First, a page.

My ’08 Hybrid was a base model Hybrid. However, with a Hybrid, you get the deluxe edition anyway (minus the leather and sunroof) which includes aluminum 16” wheels, remote, power everything and an incredible feature, a power switch (on or off) button to turn the car on or off. It included the deluxe JBL sound system with an in dash 6 CD changer, satellite radio ready, hook-ups for charging and connecting ”MP3/Ipods”, cruise and traction controls, ABS brakes and SRS crash cushions all around.
So. I got over my first impression and I started enjoying the long term benefit of owning a hybrid car. On this model, the electric motor operates first and through the CVT transmission and the gas motor assists the electric motor. As time went by, I discovered the incredible freedom the combination power switch (on or off button) electric-gas motor provided. In the end, it became a thrilling feature because of quick, instant starts of the electric motor start-up. To be more specific, the electronic key remote opened unlocked doors simply when approaching the car (keyless entry), turning on the motor was keyless, instant and silent, with a simple ”ready” light that came on.
I slowly discovered the freedom of a tap on the power switch (count until 3) and away you go, I was off in no time. The Camry Hybrid is an incredible, seamless integration between man/woman and machine.
The 2008 Toyota Camry Hybrid was the best car I have owned in my life. Why? For all it has and does not have: size, power, utilities, accessories, slick lines, and strong brakes. I used less than 10% on 17,000 kilometres brake lining over a one year period. Gas wise, the Hybrid used only around 8 litres on average per 100 kilometres on a bad days! I base this average on a driving mix of 75% city, 25% highway. This gas consumption figure is based on any weather condition, both super hot and super cold weather conditions. Wow!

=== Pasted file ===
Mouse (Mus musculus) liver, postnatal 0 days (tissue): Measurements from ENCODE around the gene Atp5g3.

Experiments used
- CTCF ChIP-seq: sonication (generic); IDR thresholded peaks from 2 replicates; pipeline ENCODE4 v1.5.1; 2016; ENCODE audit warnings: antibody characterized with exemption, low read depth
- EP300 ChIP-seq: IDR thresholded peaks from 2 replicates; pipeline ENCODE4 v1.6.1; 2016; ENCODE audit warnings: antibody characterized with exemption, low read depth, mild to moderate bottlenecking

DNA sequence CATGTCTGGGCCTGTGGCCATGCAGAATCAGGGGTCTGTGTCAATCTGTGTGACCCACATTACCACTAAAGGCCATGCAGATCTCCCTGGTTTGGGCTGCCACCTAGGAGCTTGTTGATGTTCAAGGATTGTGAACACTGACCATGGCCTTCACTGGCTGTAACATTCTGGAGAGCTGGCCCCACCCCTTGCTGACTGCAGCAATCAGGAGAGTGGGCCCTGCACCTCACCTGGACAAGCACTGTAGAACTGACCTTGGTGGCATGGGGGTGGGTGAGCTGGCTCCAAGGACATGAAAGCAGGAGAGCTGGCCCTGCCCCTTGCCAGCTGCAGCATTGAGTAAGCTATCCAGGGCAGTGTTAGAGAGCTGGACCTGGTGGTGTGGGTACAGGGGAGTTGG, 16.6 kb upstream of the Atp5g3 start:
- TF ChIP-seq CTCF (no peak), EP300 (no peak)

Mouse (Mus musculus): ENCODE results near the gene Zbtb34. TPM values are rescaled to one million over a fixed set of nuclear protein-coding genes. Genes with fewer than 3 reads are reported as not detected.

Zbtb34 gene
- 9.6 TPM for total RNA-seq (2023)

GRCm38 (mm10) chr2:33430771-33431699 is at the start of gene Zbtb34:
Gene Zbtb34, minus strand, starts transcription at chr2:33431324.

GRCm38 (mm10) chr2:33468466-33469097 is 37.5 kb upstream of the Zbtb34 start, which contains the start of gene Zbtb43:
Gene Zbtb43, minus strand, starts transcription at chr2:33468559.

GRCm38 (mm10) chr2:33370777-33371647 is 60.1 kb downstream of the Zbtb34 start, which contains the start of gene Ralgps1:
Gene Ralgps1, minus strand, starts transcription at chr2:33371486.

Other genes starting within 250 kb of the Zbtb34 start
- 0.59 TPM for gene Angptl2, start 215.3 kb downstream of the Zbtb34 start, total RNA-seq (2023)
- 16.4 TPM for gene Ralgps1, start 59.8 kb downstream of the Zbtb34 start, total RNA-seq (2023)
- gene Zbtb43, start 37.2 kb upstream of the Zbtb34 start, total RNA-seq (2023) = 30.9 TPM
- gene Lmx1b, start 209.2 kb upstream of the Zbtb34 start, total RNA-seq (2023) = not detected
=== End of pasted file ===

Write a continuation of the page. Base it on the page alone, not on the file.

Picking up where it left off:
Winter conditions were made especially easier with the keyless entry and keyless ”ready” but mainly for quick get in and go. Imagine it’s minus-20 degrees Celsius, freezing cold. An electric motor which isn’t really affected by temperature but its batteries are! However, you’ve got yourself a stack of 10-20 equivalent batteries waiting to power up. Imagine you don’t have to listen to your crying, hurting, suffering, helpless gas engine expressing resistance from being frozen because you forgot to plug in the block heater. The engine starts up just like turning on a lamp!
Now that makes a Canadian winter seem easier, would it not? The electric motor allows the 2.4 litre engine to warm up at its convenience while it assumes the greater part of the power at first. The gas motor is ready (like any cold motor) to assist ‘the warming up driving period” but isn’t stressed like an ordinary gas engine when it’s cold!
You’re able to hit that magic rating of 5.7 litres per 100 kilometres in all driving conditions! Wow! Driving at a constant speed of 62 km/h without acceleration usually shuts the gas engine off. The battery takes over.